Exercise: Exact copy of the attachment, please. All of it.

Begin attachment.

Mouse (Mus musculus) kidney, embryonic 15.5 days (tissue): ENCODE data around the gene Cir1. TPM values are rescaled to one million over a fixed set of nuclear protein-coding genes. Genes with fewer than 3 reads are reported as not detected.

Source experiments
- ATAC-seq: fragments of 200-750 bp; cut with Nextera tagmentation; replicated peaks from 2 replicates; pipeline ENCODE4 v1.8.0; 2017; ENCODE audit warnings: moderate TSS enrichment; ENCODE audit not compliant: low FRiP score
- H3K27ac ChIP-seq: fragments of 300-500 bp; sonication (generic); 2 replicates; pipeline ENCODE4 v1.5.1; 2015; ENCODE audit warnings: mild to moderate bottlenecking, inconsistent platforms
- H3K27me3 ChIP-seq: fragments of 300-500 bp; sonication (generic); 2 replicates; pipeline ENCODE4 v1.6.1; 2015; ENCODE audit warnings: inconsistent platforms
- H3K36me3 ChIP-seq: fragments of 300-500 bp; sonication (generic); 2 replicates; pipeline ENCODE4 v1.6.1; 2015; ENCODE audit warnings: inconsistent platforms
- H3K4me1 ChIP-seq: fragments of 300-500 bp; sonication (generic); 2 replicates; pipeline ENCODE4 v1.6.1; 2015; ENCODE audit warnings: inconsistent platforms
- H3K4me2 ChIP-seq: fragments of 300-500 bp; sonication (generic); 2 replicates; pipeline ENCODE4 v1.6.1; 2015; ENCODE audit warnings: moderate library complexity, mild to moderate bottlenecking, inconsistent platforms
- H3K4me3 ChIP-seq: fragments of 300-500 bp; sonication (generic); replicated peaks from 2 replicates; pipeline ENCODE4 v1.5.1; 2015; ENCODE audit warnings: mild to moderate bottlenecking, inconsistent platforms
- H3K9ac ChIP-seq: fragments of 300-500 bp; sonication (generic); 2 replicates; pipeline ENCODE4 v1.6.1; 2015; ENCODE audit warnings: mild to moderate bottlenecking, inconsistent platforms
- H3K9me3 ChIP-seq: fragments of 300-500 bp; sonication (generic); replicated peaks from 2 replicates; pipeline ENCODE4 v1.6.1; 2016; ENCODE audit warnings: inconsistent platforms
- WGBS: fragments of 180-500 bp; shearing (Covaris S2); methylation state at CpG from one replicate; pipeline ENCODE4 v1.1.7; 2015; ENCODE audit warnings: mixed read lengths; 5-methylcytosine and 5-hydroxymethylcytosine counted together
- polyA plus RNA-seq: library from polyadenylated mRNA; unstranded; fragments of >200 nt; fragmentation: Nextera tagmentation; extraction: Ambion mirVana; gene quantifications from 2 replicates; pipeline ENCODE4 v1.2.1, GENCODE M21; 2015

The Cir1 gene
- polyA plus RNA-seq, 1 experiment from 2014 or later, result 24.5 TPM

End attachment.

Mouse (Mus musculus) kidney, embryonic 15.5 days (tissue): ENCODE data around the gene Cir1. TPM values are rescaled to one million over a fixed set of nuclear protein-coding genes. Genes with fewer than 3 reads are reported as not detected.

Source experiments
- ATAC-seq: fragments of 200-750 bp; cut with Nextera tagmentation; replicated peaks from 2 replicates; pipeline ENCODE4 v1.8.0; 2017; ENCODE audit warnings: moderate TSS enrichment; ENCODE audit not compliant: low FRiP score
- H3K27ac ChIP-seq: fragments of 300-500 bp; sonication (generic); 2 replicates; pipeline ENCODE4 v1.5.1; 2015; ENCODE audit warnings: mild to moderate bottlenecking, inconsistent platforms
- H3K27me3 ChIP-seq: fragments of 300-500 bp; sonication (generic); 2 replicates; pipeline ENCODE4 v1.6.1; 2015; ENCODE audit warnings: inconsistent platforms
- H3K36me3 ChIP-seq: fragments of 300-500 bp; sonication (generic); 2 replicates; pipeline ENCODE4 v1.6.1; 2015; ENCODE audit warnings: inconsistent platforms
- H3K4me1 ChIP-seq: fragments of 300-500 bp; sonication (generic); 2 replicates; pipeline ENCODE4 v1.6.1; 2015; ENCODE audit warnings: inconsistent platforms
- H3K4me2 ChIP-seq: fragments of 300-500 bp; sonication (generic); 2 replicates; pipeline ENCODE4 v1.6.1; 2015; ENCODE audit warnings: moderate library complexity, mild to moderate bottlenecking, inconsistent platforms
- H3K4me3 ChIP-seq: fragments of 300-500 bp; sonication (generic); replicated peaks from 2 replicates; pipeline ENCODE4 v1.5.1; 2015; ENCODE audit warnings: mild to moderate bottlenecking, inconsistent platforms
- H3K9ac ChIP-seq: fragments of 300-500 bp; sonication (generic); 2 replicates; pipeline ENCODE4 v1.6.1; 2015; ENCODE audit warnings: mild to moderate bottlenecking, inconsistent platforms
- H3K9me3 ChIP-seq: fragments of 300-500 bp; sonication (generic); replicated peaks from 2 replicates; pipeline ENCODE4 v1.6.1; 2016; ENCODE audit warnings: inconsistent platforms
- WGBS: fragments of 180-500 bp; shearing (Covaris S2); methylation state at CpG from one replicate; pipeline ENCODE4 v1.1.7; 2015; ENCODE audit warnings: mixed read lengths; 5-methylcytosine and 5-hydroxymethylcytosine counted together
- polyA plus RNA-seq: library from polyadenylated mRNA; unstranded; fragments of >200 nt; fragmentation: Nextera tagmentation; extraction: Ambion mirVana; gene quantifications from 2 replicates; pipeline ENCODE4 v1.2.1, GENCODE M21; 2015

The Cir1 gene
- polyA plus RNA-seq, 1 experiment from 2014 or later, result 24.5 TPM